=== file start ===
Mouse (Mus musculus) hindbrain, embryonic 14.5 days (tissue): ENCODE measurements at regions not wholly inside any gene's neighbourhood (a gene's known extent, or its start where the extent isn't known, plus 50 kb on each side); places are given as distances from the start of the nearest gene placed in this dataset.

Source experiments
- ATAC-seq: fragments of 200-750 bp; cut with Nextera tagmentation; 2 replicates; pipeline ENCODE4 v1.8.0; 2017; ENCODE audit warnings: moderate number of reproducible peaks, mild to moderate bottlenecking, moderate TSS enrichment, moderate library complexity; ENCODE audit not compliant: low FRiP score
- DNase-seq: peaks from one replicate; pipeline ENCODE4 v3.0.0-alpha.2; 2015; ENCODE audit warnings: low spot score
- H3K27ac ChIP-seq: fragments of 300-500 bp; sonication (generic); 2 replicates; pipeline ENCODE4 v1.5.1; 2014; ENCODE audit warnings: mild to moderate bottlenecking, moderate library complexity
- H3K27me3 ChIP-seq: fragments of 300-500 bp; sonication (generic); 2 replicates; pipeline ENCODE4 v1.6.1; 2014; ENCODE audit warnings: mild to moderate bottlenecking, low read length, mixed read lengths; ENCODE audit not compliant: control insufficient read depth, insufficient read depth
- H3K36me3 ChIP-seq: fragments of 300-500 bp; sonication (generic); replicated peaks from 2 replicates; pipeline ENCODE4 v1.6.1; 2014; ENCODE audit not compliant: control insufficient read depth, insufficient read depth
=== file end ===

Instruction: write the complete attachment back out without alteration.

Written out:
Mouse (Mus musculus) hindbrain, embryonic 14.5 days (tissue): ENCODE measurements at regions not wholly inside any gene's neighbourhood (a gene's known extent, or its start where the extent isn't known, plus 50 kb on each side); places are given as distances from the start of the nearest gene placed in this dataset.

Source experiments
- ATAC-seq: fragments of 200-750 bp; cut with Nextera tagmentation; 2 replicates; pipeline ENCODE4 v1.8.0; 2017; ENCODE audit warnings: moderate number of reproducible peaks, mild to moderate bottlenecking, moderate TSS enrichment, moderate library complexity; ENCODE audit not compliant: low FRiP score
- DNase-seq: peaks from one replicate; pipeline ENCODE4 v3.0.0-alpha.2; 2015; ENCODE audit warnings: low spot score
- H3K27ac ChIP-seq: fragments of 300-500 bp; sonication (generic); 2 replicates; pipeline ENCODE4 v1.5.1; 2014; ENCODE audit warnings: mild to moderate bottlenecking, moderate library complexity
- H3K27me3 ChIP-seq: fragments of 300-500 bp; sonication (generic); 2 replicates; pipeline ENCODE4 v1.6.1; 2014; ENCODE audit warnings: mild to moderate bottlenecking, low read length, mixed read lengths; ENCODE audit not compliant: control insufficient read depth, insufficient read depth
- H3K36me3 ChIP-seq: fragments of 300-500 bp; sonication (generic); replicated peaks from 2 replicates; pipeline ENCODE4 v1.6.1; 2014; ENCODE audit not compliant: control insufficient read depth, insufficient read depth